References below are to line numbers.
- The poem can be read as a fairytale (for children--see lines 184-98) with a moral lesson about selfish pleasure vs. the care and concern for others. (Denial of personal pleasure--e.g., Maggie Tulliver in Eliot's Mill on the Floss). The goblin men, imaginary creatures, represent evil and tempt Laura (and Lizzie) with forbidden fruit (biblical/sensual overtones). Laura, who is tempted (though not a first) and tries the fruit, soon wants more, and when she begins to wane because she cannot buy more, her sister, Lizzie, sacrifices herself and saves her sister. See the end of the poem--moral (543-67). Sisters help each other. They prevent each other from going astray and give each other strength.
- Moral tale: Complexities of life - Linear pattern of causes and effects - Moral (message)
- But asserting a moral may overlook/oversimplify the poem's complexities. For example, why does the ending of the poem show families with no men? Why doesn't Laura reveal a sense of guilt or shame about her behavior? Why doesn't Lizzie seem bothered by her encounter (rape?) with the goblin men? Is the story of Jeanie a better or competing moral story? How does this story relate to the main story about Laura and Lizzie?
- The "moral tale" reading may not take full account of the poem's focus on economics (capitalism) in nineteenth-century society. The poem's title signals its focus on the marketplace, and in the nineteenth century, a goblin was a slang term for a gold coin. ("Come buy") In terms of Marx's notion of
fetishism, fruit (a product of nature) becomes a commodity based on its exchange value (aside from its material/use value as a piece of fruit). The relationship between workers and their labor exists as a social relationship between their products, which become commodities--social things--that assume human qualities (fetishism). Consider how the fruit is described (1-31; 60-63; 170-83).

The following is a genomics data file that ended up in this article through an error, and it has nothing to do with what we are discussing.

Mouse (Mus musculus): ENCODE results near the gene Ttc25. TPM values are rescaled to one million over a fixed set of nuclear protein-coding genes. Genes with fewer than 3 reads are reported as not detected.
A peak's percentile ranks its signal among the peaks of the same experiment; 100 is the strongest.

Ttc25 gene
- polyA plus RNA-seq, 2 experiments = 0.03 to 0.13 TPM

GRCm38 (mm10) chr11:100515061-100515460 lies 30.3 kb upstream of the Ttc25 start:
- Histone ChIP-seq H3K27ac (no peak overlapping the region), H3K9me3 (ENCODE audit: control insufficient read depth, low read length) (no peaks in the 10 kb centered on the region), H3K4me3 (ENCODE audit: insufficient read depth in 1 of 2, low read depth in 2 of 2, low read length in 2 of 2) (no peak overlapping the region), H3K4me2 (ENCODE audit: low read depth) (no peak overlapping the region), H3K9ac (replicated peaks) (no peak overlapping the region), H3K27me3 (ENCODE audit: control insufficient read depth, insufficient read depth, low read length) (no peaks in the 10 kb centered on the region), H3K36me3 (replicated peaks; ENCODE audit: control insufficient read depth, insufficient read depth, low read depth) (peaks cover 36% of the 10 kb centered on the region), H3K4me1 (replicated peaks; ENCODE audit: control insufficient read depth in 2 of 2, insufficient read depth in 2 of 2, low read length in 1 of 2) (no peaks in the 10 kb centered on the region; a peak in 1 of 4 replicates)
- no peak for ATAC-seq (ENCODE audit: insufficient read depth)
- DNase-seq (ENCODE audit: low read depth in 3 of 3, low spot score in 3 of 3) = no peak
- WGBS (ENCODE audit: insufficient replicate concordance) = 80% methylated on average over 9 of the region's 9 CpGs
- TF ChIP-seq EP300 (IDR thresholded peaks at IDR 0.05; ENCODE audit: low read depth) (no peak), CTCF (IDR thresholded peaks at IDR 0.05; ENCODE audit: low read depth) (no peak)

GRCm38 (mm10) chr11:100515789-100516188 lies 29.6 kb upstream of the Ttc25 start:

- Also, labor is never foregrounded in the poem. Only the products (fruit) are highlighted. Finally, buying is presented as an addictive process (Although Laura can only buy fruit once, she wants to buy more.).
- It is interesting, though, that the goblins give Lizzie's money back to her. Is she a bad consumer in their eyes? Nineteenth century economics have alienating and addictive results that affect individuals negatively, both those who labor and those who buy. The marketplace represents evil and danger, opposed to domestic economy (see 199-214). Can the marketplace remain isolated from the domestic sphere (consider the poem's ending)?
- A consideration of economics presents connections to gender: Sin is presented as female temptation, and exchange value between men and women occurs in economic terms.
- A gender/sexuality reading examines the goblin men interacting with women in the public sphere of economic exchange, where women become commodities for exchange. (Laura gives her hair/Lizzie's body--as a prostitute or rape?--becomes payment.) Also, in the nineteenth century, women were viewed as either angelic, naturally innocent, domestic, and virginal (see 209) or monsters, wicked, and oversexed. [Think of Rose Maylie (Oliver Twist) and selections from "the Woman Question." ] Think of Laura and Lizzie as representing these contrasting value sets. The public sphere threatens to destroy "the angel in the house." Is the moral of the poem really rooted in how women are supposed to act and behave?
- The story of Jeanie incorporates many of these ideas. (pages 1592, 1596)
- Also, the tempting fruit may represent not only sin but the desire for education (the tree of knowledge) denied to women.
- There is also the question of sensuous/sexual fulfillment (128-40; 263; 464-74). Is true sexual fulfillment experienced through the homosocial, homoerotic, or lesbian (incestuous?) relationship, in which both sisters are united as one in a truly loving relationship (marriage)? Is this an alternative to conventional male/female relationships given societal attitudes towards women involving sexuality? (Lesbian relationship: fluid, mutual love and respect, equality, sharing) Consider the ending of the poem (line 552 to the end). Are Lizzie and Laura's marriages stable, comfortable, and traditional? (Note line 550: the "pleasant days long gone.") A question also raised by "The Blessed Damozel": Can a worldly sexual union also become a spiritual one?